As you prepare your proposals for the July 10th deadline, also note that we expect to offer the option of the self-seeded mode in Run 7. Since January 2012, LCLS has been testing the use of a diamond crystal monochromator located part way down the FEL undulator to produce self-seeded pulses of hard X-rays. The tests have successfully demonstrated seeding of very short FEL pulses, though R&D is continuing. It is anticipated that self-seeded operation may be advantageous to some user experiments, and that by the beginning of Run 7 LCLS will be in a position to reliably offer self-seeded operation to users in an exploratory mode. In general, experiments that use the full bandwidth of the SASE FEL pulse can expect better machine reliability and significantly greater energy per pulse by continuing to operate in SASE (unseeded) mode. Also, seeded operation is not yet available for soft X-ray experiments. However, hard X-ray experiments (7.1-9.5 keV) that require the use of a crystal monochromator can expect increased energy per pulse in self-seeded mode. Currently the self-seeded mode is limited to unfocused X-ray beams (LCLS is working to address issues related to focused beams). Typical parameters for the self-seeded pulses are:
Photon energy: 7.1-9.5 keV
Fractional bandwidth: 1 x 10-4 (30 times smaller than the SASE bandwidth)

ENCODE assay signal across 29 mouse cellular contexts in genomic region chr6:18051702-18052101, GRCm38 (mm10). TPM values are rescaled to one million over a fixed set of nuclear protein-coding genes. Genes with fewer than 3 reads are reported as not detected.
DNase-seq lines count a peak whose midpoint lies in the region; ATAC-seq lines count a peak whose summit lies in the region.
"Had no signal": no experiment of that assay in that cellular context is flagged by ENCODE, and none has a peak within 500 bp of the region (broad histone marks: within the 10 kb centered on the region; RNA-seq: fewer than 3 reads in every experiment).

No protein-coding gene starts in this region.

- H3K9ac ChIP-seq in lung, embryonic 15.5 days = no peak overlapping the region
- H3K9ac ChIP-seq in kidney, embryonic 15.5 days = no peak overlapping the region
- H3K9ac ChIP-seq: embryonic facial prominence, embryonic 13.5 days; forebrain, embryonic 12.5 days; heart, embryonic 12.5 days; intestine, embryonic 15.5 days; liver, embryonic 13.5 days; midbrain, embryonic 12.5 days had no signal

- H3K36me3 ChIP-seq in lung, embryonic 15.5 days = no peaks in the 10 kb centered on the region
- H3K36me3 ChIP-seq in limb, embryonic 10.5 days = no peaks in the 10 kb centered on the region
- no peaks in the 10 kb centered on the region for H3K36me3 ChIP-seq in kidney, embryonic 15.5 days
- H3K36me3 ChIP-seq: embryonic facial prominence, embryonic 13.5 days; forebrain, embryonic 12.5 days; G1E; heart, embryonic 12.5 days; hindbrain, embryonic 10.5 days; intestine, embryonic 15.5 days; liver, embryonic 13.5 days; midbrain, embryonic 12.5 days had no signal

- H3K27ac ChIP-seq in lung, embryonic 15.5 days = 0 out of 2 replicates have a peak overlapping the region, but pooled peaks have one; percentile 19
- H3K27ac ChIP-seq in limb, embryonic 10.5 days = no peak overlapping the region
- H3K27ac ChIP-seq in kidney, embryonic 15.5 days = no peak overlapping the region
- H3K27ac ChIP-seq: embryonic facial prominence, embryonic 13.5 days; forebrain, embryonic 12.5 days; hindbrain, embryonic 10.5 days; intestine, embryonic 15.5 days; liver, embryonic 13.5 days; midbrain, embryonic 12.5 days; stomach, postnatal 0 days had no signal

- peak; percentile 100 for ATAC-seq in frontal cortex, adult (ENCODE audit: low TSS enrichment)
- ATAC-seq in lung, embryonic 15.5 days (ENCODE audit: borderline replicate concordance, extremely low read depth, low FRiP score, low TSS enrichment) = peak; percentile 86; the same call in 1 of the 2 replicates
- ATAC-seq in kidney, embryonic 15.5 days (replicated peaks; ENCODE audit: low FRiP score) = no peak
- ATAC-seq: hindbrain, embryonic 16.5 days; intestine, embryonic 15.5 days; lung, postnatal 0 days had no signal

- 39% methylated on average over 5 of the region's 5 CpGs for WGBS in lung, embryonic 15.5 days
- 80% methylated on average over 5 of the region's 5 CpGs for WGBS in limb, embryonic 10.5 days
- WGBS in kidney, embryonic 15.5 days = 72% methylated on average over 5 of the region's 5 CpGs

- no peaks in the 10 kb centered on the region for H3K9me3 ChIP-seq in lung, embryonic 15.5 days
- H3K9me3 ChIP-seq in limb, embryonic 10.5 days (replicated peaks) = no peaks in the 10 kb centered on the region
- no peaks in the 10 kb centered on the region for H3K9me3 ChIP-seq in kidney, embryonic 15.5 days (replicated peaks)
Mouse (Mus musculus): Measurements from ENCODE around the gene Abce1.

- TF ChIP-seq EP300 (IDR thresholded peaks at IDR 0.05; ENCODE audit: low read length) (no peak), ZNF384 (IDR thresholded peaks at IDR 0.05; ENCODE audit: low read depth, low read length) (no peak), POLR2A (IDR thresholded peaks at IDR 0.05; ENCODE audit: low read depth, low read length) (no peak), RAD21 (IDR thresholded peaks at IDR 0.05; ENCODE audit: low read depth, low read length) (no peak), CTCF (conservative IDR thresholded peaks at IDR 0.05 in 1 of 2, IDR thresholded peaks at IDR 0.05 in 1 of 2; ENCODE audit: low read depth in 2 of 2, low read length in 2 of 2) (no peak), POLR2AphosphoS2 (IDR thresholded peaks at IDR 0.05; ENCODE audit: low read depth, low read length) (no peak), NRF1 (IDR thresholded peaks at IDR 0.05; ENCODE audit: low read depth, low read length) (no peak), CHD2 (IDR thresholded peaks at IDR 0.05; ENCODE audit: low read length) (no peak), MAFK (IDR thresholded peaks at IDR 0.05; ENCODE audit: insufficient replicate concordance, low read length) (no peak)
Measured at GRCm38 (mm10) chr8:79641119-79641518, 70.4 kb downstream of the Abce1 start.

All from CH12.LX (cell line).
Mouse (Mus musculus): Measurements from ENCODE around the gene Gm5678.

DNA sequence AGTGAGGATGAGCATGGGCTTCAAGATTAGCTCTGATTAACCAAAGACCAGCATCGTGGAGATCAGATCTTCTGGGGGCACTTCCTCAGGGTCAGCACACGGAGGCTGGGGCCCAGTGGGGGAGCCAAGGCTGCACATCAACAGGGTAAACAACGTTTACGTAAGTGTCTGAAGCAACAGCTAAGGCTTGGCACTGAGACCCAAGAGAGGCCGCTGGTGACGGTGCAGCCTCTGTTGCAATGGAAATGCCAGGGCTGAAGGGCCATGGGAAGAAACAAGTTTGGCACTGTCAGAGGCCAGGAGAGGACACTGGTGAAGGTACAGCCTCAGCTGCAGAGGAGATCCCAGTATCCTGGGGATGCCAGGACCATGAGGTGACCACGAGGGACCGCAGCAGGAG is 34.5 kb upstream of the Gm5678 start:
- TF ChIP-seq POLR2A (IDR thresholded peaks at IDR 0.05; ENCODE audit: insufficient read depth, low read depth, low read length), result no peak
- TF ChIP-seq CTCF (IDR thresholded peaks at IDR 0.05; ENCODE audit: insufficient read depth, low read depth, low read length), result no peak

Maximum pulse energy: about 0.5 mJ (0.2 mJ typical)
Average pulse energy: 0.1 mJ
Shot-shot energy fluctuations: 100%
Pulse duration: < 50 fs
Expected tune-up time: 2-4 hrs
Updates to the LCLS proposal submission and review process are summarized here and on the proposals and policies webpages. Proposals must provide sufficient information to evaluate the impact, originality, need for LCLS, scientific risk, prior results, as well as technical feasibility. Proposal evaluation criteria include:
• Scientific Impact: Does proposal address a question that, if successfully answered by the proposed experiment, will have a strong impact either on the scientific field or technological area addressed by the research?
• Originality/New Scientific Field: If successful, does the proposal open a new field?
• Need for LCLS/Experimental Plans: To what extent is the LCLS critical for the success of this proposal? Can other techniques or facilities provide similar information about the scientific question.
• Scientific Risk: Evaluate the probability that the proposed research will yield significant new results.
• Prior Results: Evaluate success or progress of prior experiments.
• Feasibility: LCLS scientists conduct a preliminary technical feasibility review of submitted proposals.